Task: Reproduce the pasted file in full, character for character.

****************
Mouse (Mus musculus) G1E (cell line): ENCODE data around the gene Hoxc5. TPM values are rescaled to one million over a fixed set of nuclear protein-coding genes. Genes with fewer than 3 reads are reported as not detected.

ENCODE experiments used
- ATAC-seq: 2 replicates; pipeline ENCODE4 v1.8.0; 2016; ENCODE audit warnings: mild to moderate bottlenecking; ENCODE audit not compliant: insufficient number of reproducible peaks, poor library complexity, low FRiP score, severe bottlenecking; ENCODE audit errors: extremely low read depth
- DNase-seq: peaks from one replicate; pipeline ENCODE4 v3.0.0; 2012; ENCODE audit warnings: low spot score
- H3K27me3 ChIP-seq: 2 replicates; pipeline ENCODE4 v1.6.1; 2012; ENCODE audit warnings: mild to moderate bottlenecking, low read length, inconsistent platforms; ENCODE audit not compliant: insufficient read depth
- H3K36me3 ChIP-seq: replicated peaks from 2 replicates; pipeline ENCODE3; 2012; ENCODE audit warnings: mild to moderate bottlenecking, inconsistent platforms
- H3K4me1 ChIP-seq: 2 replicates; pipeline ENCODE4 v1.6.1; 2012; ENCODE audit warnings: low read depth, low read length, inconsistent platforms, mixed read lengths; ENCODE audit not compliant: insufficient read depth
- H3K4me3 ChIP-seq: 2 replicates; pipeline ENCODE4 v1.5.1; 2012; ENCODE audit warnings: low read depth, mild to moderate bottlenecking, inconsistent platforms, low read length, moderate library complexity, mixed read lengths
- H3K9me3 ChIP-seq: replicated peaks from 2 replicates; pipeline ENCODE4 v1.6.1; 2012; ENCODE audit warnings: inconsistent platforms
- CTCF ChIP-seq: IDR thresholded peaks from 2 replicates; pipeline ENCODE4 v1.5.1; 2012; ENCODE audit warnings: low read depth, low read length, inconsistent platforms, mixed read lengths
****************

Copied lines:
Mouse (Mus musculus) G1E (cell line): ENCODE data around the gene Hoxc5. TPM values are rescaled to one million over a fixed set of nuclear protein-coding genes. Genes with fewer than 3 reads are reported as not detected.

ENCODE experiments used
- ATAC-seq: 2 replicates; pipeline ENCODE4 v1.8.0; 2016; ENCODE audit warnings: mild to moderate bottlenecking; ENCODE audit not compliant: insufficient number of reproducible peaks, poor library complexity, low FRiP score, severe bottlenecking; ENCODE audit errors: extremely low read depth
- DNase-seq: peaks from one replicate; pipeline ENCODE4 v3.0.0; 2012; ENCODE audit warnings: low spot score
- H3K27me3 ChIP-seq: 2 replicates; pipeline ENCODE4 v1.6.1; 2012; ENCODE audit warnings: mild to moderate bottlenecking, low read length, inconsistent platforms; ENCODE audit not compliant: insufficient read depth
- H3K36me3 ChIP-seq: replicated peaks from 2 replicates; pipeline ENCODE3; 2012; ENCODE audit warnings: mild to moderate bottlenecking, inconsistent platforms
- H3K4me1 ChIP-seq: 2 replicates; pipeline ENCODE4 v1.6.1; 2012; ENCODE audit warnings: low read depth, low read length, inconsistent platforms, mixed read lengths; ENCODE audit not compliant: insufficient read depth
- H3K4me3 ChIP-seq: 2 replicates; pipeline ENCODE4 v1.5.1; 2012; ENCODE audit warnings: low read depth, mild to moderate bottlenecking, inconsistent platforms, low read length, moderate library complexity, mixed read lengths
- H3K9me3 ChIP-seq: replicated peaks from 2 replicates; pipeline ENCODE4 v1.6.1; 2012; ENCODE audit warnings: inconsistent platforms
- CTCF ChIP-seq: IDR thresholded peaks from 2 replicates; pipeline ENCODE4 v1.5.1; 2012; ENCODE audit warnings: low read depth, low read length, inconsistent platforms, mixed read lengths